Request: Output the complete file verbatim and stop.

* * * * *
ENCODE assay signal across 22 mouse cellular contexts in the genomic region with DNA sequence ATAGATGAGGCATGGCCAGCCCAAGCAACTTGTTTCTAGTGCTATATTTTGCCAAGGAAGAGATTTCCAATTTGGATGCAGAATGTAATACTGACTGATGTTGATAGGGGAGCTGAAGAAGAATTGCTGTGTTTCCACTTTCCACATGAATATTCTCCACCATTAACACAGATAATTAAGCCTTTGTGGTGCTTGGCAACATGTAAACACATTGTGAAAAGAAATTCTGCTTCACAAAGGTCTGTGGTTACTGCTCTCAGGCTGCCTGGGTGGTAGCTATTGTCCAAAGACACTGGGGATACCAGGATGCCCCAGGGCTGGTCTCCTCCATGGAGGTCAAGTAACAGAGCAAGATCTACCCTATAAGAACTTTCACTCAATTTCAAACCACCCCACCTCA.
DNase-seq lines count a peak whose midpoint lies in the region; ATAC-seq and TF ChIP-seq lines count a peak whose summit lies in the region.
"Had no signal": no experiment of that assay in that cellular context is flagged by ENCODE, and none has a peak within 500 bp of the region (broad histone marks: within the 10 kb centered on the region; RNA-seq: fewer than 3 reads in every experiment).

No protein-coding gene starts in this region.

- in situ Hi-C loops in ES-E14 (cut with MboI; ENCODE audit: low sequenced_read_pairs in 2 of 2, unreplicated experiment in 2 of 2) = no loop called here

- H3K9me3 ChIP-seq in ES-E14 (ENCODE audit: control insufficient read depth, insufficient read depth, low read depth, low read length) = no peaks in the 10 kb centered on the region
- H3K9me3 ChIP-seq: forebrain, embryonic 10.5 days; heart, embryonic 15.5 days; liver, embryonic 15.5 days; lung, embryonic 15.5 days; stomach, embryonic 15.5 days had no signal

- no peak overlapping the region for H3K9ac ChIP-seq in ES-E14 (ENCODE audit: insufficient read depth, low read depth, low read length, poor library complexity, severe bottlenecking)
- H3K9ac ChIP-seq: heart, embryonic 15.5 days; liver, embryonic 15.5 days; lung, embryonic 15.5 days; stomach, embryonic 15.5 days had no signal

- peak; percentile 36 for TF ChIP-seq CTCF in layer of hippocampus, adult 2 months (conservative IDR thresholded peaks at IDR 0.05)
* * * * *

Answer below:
ENCODE assay signal across 22 mouse cellular contexts in the genomic region with DNA sequence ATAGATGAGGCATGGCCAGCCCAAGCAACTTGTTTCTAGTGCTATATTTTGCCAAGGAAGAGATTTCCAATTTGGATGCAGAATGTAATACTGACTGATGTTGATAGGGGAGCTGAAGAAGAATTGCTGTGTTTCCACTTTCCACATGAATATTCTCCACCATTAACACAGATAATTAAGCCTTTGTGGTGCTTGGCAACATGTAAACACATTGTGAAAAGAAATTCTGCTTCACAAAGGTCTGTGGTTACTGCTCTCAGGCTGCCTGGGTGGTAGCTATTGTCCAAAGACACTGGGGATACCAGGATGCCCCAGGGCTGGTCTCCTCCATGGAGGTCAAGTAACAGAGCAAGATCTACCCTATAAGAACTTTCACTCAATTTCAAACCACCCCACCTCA.
DNase-seq lines count a peak whose midpoint lies in the region; ATAC-seq and TF ChIP-seq lines count a peak whose summit lies in the region.
"Had no signal": no experiment of that assay in that cellular context is flagged by ENCODE, and none has a peak within 500 bp of the region (broad histone marks: within the 10 kb centered on the region; RNA-seq: fewer than 3 reads in every experiment).

No protein-coding gene starts in this region.

- in situ Hi-C loops in ES-E14 (cut with MboI; ENCODE audit: low sequenced_read_pairs in 2 of 2, unreplicated experiment in 2 of 2) = no loop called here

- H3K9me3 ChIP-seq in ES-E14 (ENCODE audit: control insufficient read depth, insufficient read depth, low read depth, low read length) = no peaks in the 10 kb centered on the region
- H3K9me3 ChIP-seq: forebrain, embryonic 10.5 days; heart, embryonic 15.5 days; liver, embryonic 15.5 days; lung, embryonic 15.5 days; stomach, embryonic 15.5 days had no signal

- no peak overlapping the region for H3K9ac ChIP-seq in ES-E14 (ENCODE audit: insufficient read depth, low read depth, low read length, poor library complexity, severe bottlenecking)
- H3K9ac ChIP-seq: heart, embryonic 15.5 days; liver, embryonic 15.5 days; lung, embryonic 15.5 days; stomach, embryonic 15.5 days had no signal

- peak; percentile 36 for TF ChIP-seq CTCF in layer of hippocampus, adult 2 months (conservative IDR thresholded peaks at IDR 0.05)